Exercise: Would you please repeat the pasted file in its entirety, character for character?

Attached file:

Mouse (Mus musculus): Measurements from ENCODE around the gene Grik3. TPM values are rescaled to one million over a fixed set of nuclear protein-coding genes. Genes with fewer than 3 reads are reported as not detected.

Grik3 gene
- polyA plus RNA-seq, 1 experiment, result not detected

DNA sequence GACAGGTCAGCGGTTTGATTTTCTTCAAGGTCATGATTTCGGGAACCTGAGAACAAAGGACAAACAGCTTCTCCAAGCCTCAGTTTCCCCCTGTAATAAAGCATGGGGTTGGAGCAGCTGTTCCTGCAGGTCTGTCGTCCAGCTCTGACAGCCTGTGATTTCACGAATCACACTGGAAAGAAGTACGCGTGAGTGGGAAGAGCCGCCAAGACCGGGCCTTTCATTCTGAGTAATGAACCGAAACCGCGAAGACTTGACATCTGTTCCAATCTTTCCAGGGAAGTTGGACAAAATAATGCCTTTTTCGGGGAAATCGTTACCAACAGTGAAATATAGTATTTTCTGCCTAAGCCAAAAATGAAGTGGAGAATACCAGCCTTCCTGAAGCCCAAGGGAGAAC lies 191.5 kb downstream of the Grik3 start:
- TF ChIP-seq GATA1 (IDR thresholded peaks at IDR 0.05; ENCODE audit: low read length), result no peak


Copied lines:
Mouse (Mus musculus): Measurements from ENCODE around the gene Grik3. TPM values are rescaled to one million over a fixed set of nuclear protein-coding genes. Genes with fewer than 3 reads are reported as not detected.

Grik3 gene
- polyA plus RNA-seq, 1 experiment, result not detected

DNA sequence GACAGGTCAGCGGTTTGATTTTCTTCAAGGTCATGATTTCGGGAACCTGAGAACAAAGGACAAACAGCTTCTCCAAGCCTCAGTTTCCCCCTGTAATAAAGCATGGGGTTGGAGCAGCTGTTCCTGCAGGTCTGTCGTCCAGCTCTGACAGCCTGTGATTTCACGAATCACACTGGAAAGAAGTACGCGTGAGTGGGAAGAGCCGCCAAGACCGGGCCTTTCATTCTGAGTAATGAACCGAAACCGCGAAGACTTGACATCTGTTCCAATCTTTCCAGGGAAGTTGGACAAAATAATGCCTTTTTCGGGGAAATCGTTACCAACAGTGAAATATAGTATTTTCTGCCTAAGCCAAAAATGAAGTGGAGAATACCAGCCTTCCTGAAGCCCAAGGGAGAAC lies 191.5 kb downstream of the Grik3 start:
- TF ChIP-seq GATA1 (IDR thresholded peaks at IDR 0.05; ENCODE audit: low read length), result no peak